I have pretty much opened a can of worms when it comes to the origins of Witchcraft, so I am dedicating all of the posts over the next several weeks to various myths and legends surrounding the Goddesses most linked with it. Today I would like to introduce Circe (also Kirke), the Greek Goddess of Sorcery. According to the Theoi Project website, Circe’s name means “to secure with rings” which would make sense as a reference to the binding power of spells and magick. However, other meanings I found list “bird or falcon” as being the origin of this Greek name for girls. And if you look under the specific spelling Kirke, it there are references to it being a boy’s name in Norse which means “church.”
Circe was daughter to Helios, the Titan God of the Sun, and Perse, an Oceanid nymph, if we use Homer’s Oddessy as a starting point. There are some documents that name Hecate (the Goddess of Witchcraft) as a possible choice for her mother as well, but I’ve chosen to investigate that connection in a future post. For now, I will go with the assumption that Homer had things right.
Circe in the Odyssey
Being born to a Titan family puts Circe in the goddess category. Through the aforementioned parentage, she had a brother Aeetes, King of the Island of Colchis and a sister Pasiphae who married King Minos. Pasiphae was mother to the Minotaur (the dad wasn’t King Minos, it was much more messed up than that), who lived in a Labyrinth crafted by Daedalus and his son Icarus. The Minotaur was eventually killed by Theseus, aided by another one of Pasiphae’s children, Ariadne (her dad was King Minos). Pretty messed up that she helped kill her step-brother, but she had the hots for Theseus and eloped with the hero after the deed was done. Seems like that happened a lot in those days, someone falling wildly in love and then doing some horrific things because of it. We will see a bit of that going on in future posts with one of King Aeetes’s children, Medea.
All three siblings, Circe, Aeetes and Pasiphae, were skilled at witchcraft which is also referenced as pharmakeia, and is defined as “the use or the administering of drugs.” The definition also includes the words: magical arts and poisoning. These were the earliest of the pharmacists, Gods and Goddesses who became knowledgeable in the effects of certain herbs and their combinations. As with modern medicine, most of the knowledge was used for good and for healing the sick. But, there were also times it was used for reasons that were a bit more selfish.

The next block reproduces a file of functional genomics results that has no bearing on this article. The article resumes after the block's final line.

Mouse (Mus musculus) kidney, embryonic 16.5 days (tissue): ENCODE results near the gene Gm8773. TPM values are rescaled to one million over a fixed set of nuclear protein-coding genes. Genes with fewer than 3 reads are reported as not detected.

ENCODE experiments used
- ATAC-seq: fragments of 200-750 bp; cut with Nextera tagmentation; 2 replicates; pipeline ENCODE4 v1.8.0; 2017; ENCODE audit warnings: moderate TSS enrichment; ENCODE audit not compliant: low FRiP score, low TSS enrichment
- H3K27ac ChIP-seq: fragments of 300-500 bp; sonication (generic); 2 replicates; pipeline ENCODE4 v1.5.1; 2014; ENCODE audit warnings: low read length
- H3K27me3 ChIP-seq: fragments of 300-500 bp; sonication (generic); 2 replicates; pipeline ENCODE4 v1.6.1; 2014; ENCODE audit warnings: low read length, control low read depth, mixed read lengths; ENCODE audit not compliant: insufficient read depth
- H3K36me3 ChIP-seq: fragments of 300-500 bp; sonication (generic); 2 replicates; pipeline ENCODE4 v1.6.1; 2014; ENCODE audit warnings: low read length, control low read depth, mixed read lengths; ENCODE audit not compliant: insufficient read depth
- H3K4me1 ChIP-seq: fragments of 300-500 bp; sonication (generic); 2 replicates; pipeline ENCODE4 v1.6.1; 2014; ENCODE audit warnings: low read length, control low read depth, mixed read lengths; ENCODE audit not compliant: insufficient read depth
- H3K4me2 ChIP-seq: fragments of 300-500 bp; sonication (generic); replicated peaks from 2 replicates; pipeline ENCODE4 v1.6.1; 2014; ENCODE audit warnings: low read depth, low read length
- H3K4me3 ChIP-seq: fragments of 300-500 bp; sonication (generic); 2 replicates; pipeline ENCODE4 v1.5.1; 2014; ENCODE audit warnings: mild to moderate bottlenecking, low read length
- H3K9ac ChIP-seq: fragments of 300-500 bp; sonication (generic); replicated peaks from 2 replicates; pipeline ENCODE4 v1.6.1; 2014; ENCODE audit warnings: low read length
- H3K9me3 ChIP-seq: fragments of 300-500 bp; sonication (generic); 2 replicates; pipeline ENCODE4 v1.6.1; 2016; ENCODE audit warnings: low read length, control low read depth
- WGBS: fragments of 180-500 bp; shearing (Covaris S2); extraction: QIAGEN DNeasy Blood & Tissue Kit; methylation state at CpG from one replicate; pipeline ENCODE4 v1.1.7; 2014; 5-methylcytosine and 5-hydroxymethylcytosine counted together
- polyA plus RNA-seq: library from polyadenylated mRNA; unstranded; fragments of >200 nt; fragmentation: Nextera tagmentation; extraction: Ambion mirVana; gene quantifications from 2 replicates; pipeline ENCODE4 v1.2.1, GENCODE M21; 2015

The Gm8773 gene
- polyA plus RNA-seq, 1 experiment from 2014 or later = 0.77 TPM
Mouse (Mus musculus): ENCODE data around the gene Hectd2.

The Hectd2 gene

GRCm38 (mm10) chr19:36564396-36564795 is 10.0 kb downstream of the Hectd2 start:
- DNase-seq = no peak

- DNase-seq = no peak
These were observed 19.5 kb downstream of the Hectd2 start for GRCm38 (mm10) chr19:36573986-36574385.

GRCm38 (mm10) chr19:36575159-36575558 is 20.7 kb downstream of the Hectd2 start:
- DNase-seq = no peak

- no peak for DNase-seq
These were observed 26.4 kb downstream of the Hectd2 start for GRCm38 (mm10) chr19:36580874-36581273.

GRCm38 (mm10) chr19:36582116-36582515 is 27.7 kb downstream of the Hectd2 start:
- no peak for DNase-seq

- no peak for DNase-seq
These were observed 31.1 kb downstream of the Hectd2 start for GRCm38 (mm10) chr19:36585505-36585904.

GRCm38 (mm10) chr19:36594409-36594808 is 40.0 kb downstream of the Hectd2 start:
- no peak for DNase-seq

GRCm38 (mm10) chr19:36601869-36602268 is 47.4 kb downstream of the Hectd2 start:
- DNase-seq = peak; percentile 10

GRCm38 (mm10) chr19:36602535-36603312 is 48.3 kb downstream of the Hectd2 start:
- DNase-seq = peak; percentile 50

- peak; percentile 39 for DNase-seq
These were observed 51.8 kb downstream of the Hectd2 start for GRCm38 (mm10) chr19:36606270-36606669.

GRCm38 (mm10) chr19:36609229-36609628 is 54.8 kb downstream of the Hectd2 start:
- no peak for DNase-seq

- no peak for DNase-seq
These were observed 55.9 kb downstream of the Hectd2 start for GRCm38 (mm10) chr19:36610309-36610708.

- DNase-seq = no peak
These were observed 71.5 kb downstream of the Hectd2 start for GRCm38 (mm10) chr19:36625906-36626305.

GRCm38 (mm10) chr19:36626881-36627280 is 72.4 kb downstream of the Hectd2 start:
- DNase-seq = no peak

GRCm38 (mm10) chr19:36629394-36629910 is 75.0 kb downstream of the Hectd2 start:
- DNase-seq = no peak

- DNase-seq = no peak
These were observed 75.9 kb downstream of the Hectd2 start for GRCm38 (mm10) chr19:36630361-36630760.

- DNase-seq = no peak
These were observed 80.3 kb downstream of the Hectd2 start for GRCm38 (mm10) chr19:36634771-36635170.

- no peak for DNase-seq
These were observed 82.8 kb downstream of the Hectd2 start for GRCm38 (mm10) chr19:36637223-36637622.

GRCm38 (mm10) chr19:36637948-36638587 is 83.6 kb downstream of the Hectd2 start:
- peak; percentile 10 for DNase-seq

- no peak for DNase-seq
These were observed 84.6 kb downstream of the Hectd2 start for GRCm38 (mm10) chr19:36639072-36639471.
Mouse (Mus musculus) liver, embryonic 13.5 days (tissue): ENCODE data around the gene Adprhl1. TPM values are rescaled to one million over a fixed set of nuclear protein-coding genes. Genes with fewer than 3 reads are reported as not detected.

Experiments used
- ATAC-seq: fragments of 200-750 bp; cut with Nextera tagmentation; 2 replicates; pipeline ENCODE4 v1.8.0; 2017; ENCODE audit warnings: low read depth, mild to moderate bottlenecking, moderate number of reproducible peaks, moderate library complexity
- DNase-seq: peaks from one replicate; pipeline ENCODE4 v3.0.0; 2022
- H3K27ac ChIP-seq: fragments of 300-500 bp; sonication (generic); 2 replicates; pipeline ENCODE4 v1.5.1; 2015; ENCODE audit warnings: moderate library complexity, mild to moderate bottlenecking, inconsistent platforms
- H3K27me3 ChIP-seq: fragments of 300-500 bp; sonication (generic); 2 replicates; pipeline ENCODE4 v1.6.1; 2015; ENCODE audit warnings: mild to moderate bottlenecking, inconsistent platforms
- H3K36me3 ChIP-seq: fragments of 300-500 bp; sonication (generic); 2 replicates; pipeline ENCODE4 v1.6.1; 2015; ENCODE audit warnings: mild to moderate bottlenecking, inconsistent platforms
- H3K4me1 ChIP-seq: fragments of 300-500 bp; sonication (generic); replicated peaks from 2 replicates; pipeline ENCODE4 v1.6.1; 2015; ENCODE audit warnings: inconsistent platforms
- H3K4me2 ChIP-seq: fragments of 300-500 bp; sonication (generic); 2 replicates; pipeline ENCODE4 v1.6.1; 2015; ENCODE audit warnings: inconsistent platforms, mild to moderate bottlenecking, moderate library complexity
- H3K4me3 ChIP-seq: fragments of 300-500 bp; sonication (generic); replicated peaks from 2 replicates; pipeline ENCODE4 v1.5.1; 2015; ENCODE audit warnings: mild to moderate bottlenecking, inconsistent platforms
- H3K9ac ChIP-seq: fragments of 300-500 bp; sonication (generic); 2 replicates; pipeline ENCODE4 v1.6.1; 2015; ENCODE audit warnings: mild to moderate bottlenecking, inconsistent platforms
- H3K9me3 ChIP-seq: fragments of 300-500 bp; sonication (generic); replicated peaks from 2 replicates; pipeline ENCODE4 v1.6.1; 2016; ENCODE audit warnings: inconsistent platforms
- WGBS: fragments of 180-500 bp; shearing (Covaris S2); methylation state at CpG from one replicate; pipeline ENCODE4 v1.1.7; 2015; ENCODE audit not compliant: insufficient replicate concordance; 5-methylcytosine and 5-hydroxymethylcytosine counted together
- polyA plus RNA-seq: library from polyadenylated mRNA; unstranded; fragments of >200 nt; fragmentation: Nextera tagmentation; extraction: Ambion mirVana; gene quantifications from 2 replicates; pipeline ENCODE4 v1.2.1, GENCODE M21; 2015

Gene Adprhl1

Circe’s siblings seemed to fly under the radar when it came to their father’s wrath. They were given kingdoms of their own, while Circe was largely ignored and kept to herself. When her magical abilities came under the scrutiny of her father, after turning a fellow nymph named Scylla into a hideous monster, she was banished to a remote island called Aeaea and exiled for eternity. The story goes that Circe turned Scylla into said monster after her advances toward Glaucus, a sea-god, were ignored. It seems he was besotted with the beautiful nymph Scylla and Circe was a woman scorned. What better way to get rid of your competition than to make a potion to turn them into a terrifying creature? Scylla is described as having 12 feet and 6 heads on long, winding necks, similar to a Hydra. The monster is referenced in the epic poem Homer’s Odyssey, and it is Circe who tells Odysseus how to get by the hideous sea-creature on his way back home to Ithaca.
Circe was also known to have focused that rage also on Picus, a son of Cronus, who also ignored her attempts to seduce him. Seems to me that she had really bad taste in guys. Anyway, her wrath wasn’t focused on the woman he was in love with that time, but on Picus, himself. Circe turned him into a woodpecker, which still bears his name in Latin: picus. Doesn’t seem nearly as bad as what she did to poor Scylla, except for the whole banging your face against a tree thing. Anyway, the woman he was in love with, Canens, perished while looking for her lost love and there is an interesting story about her you can link to here. Told you this topic was a can of worms!